The Molecular Membrane Biology (MMB) Program provides a long-standing forum for AECC investigators with a primary interest in determining roles in cancer for molecules that function at the cell surface or in the secretory pathway of mammalian cells. The goals are to determine structure/function relationships of molecules that reside in cell membranes or enveloped viruses, and to exploit their properties in cancer diagnosis, prognosis or treatment. In the past 5 years program members have identified new mechanisms of tumorigenesis, tumor progression, angiogenesis and metastasis and mechanisms of resistance to chemotherapeutic drugs. The group now comprises 18 members, including 4 new primary and one new secondary member, from 11 departments. Secondary appointees are from the Departments of Medicine, Pediatrics and Oncology. Sadly two members unexpectedly passed away in the last year. Another member was not renewed by AECC and one member moved to another cancer center. In the last budget year, MMB members were supported by 10 NCI grants ($2.4M direct), a Susan Komen award, and an additional 15 NIH grants. About a third of the MMB group investigates membrane transporters, including the Na+/l- symporter (NIS), glucose transporters (GLUT4 and GLUTS), folate transporters, the F1/FO ATP synthase, a multi-drug resistance transporter, prostaglandin transporters and the Na+/monocarboxylate transporter (SMCT). Several members investigate mechanisms of membrane trafficking and secretion including two virologists investigating mechanisms of virus assembly and membrane fusion in viruses that either cause cancer, or belong to a family of viruses that cause cancer. Another focus is on cell surface interactions mediated by Nglycans, Notch receptors, cadherins, and galectins. The group published 189 cancer relevant papers in the last 5 years; 12% represented intraprogrammatic, and 29% interprogrammatic, collaborations. Future goals for the MMB program are to catalyze discoveries of new roles for membrane molecules in cancer diagnosis, prognosis and treatment to clinical applications, to expand the program to include scientists investigating integrins and selectins in cancer through new recruitment, and to enhance interactions with the Tumor Microenvironment and Metastasis group in order to expand the scope of cancer research in cell-cell interactions and membrane-related phenomena.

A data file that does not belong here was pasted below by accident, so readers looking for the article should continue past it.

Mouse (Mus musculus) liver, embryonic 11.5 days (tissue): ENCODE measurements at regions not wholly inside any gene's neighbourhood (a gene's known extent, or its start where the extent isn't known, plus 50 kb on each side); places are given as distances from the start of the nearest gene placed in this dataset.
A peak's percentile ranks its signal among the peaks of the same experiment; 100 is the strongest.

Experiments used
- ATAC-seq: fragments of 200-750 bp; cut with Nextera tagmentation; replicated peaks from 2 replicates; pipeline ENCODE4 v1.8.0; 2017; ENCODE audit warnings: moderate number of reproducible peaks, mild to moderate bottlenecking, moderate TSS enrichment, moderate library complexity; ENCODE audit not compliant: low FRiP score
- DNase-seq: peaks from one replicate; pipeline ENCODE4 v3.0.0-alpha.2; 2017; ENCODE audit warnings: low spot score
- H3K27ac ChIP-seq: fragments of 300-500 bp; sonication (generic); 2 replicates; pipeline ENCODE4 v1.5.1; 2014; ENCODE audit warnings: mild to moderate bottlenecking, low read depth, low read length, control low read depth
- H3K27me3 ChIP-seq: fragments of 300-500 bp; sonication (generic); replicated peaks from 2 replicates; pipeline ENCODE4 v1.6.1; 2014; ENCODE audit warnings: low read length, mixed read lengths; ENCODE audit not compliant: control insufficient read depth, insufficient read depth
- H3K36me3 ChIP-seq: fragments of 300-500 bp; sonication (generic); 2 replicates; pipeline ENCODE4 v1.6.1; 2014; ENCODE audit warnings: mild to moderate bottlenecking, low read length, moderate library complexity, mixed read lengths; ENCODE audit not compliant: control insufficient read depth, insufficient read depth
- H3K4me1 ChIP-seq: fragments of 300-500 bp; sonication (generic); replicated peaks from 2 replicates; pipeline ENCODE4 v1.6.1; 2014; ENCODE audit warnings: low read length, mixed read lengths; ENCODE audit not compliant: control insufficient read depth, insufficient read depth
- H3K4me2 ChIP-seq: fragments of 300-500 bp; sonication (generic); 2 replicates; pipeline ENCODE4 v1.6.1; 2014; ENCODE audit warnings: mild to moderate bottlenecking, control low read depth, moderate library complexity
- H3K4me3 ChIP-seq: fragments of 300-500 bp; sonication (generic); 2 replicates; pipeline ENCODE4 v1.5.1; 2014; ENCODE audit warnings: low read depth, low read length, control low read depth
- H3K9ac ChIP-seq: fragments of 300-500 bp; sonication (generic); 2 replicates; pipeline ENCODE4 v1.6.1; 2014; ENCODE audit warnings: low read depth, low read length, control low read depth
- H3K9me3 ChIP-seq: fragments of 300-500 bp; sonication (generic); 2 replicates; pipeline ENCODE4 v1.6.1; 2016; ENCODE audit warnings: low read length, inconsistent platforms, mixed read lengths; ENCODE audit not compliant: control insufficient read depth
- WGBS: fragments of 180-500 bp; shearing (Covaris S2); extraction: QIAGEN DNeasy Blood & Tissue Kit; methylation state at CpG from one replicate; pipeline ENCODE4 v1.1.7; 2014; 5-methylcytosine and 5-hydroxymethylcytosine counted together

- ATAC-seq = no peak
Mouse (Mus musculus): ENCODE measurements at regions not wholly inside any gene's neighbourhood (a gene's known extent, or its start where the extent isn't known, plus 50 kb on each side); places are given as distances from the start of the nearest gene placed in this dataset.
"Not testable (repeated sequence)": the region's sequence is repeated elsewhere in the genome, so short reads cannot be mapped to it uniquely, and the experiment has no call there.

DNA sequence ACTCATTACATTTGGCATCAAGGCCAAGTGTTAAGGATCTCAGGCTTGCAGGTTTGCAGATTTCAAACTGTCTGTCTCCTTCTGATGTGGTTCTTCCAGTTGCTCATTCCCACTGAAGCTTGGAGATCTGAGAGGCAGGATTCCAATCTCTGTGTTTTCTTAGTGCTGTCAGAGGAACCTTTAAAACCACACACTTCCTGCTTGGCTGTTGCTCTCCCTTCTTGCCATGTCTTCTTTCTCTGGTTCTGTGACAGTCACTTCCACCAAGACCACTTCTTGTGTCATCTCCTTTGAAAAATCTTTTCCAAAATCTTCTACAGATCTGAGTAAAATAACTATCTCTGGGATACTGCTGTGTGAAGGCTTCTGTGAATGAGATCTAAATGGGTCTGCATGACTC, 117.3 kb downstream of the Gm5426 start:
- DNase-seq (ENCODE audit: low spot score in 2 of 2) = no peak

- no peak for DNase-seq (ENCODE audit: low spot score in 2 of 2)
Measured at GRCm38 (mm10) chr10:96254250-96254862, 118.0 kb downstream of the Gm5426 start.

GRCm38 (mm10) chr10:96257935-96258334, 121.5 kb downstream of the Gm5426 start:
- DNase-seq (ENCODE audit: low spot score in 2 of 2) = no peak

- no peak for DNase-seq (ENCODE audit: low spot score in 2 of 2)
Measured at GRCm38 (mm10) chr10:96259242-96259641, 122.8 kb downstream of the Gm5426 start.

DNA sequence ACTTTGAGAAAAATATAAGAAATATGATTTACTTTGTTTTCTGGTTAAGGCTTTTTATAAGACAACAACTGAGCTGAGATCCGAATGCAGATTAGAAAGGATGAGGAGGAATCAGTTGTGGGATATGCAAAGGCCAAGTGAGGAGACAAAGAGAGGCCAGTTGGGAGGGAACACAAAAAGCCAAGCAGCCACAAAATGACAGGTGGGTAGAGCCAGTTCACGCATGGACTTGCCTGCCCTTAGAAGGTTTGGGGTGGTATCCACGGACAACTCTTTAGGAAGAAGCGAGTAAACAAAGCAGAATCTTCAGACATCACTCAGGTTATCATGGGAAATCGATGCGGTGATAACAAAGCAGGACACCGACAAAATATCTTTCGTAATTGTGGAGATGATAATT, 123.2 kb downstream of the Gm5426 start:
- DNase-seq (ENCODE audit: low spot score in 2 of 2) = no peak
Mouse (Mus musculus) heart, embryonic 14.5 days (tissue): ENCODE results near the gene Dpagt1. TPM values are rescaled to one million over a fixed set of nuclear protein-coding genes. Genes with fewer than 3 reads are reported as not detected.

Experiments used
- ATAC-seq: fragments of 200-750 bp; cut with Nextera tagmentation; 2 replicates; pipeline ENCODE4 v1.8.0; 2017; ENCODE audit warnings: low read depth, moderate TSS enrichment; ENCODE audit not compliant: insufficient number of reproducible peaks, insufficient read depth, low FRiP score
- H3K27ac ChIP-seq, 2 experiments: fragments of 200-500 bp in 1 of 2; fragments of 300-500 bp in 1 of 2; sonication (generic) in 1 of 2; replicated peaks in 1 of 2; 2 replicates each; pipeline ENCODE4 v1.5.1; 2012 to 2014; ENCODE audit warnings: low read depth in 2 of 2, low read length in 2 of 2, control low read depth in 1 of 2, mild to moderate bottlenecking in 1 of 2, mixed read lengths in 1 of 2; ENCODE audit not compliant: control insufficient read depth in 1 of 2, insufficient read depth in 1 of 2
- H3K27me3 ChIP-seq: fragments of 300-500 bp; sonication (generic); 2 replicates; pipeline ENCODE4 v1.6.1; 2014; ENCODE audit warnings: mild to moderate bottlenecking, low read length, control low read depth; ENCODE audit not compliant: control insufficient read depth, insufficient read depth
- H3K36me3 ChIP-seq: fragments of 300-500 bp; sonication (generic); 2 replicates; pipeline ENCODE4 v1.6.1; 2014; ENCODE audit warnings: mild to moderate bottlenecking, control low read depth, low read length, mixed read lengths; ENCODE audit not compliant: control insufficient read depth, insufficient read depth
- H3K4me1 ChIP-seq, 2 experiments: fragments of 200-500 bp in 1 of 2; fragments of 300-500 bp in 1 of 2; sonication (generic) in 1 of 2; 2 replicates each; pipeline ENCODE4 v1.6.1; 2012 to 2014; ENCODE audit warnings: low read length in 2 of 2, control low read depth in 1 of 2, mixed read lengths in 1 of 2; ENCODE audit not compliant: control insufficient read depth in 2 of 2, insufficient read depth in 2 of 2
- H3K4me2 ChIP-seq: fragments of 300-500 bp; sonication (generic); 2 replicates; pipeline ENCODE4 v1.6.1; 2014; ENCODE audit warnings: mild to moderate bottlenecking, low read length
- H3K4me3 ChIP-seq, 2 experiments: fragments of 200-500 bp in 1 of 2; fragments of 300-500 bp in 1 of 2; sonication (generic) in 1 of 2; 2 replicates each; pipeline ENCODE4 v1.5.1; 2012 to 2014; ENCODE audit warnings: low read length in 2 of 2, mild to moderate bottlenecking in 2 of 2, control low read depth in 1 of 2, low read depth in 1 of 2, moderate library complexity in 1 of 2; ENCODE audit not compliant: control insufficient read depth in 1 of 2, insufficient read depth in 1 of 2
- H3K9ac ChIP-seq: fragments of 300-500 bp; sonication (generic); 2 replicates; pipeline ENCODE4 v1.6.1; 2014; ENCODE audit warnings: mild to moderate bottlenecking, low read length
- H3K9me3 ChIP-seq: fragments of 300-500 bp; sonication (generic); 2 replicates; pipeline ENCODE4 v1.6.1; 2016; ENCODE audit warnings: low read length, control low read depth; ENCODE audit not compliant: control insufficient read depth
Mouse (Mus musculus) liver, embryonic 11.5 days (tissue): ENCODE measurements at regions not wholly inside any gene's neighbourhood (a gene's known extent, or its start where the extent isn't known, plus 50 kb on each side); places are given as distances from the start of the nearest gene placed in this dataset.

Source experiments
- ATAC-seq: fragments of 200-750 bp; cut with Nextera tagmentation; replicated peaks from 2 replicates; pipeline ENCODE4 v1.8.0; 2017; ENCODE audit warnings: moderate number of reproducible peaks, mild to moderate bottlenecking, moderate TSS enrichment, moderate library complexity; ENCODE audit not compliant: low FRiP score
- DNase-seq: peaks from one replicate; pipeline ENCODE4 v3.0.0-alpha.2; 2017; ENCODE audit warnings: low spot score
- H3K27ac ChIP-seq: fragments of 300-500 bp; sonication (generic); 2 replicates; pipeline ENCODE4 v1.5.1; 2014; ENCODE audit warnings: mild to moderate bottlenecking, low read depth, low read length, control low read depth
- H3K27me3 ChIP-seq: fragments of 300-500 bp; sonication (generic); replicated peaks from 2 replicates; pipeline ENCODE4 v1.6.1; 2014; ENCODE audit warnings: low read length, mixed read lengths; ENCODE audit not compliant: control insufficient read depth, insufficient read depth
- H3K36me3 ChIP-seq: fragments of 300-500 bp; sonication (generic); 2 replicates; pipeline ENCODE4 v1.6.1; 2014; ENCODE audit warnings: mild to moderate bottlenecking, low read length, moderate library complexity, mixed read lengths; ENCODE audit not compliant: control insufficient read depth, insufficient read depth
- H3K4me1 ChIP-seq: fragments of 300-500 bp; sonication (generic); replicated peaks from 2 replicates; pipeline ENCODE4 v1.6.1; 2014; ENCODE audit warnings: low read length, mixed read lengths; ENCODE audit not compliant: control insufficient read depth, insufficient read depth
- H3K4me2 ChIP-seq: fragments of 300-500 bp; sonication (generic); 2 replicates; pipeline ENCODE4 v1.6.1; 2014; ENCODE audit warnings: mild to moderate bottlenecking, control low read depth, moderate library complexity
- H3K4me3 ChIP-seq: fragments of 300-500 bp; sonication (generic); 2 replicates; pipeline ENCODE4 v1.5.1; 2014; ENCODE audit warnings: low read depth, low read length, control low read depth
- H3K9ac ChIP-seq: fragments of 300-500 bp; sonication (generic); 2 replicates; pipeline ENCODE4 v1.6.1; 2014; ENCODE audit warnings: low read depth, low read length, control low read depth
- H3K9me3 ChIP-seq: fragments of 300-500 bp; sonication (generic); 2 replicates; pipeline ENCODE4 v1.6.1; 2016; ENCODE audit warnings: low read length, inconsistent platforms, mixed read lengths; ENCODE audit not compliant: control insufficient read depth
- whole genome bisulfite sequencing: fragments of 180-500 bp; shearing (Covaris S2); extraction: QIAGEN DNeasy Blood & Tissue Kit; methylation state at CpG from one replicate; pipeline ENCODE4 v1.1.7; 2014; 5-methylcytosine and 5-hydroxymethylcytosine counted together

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National Cancer Institute (NCI)
Center Core Grants (P30)
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Subcommittee G - Education (NCI)
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Albert Einstein College of Medicine
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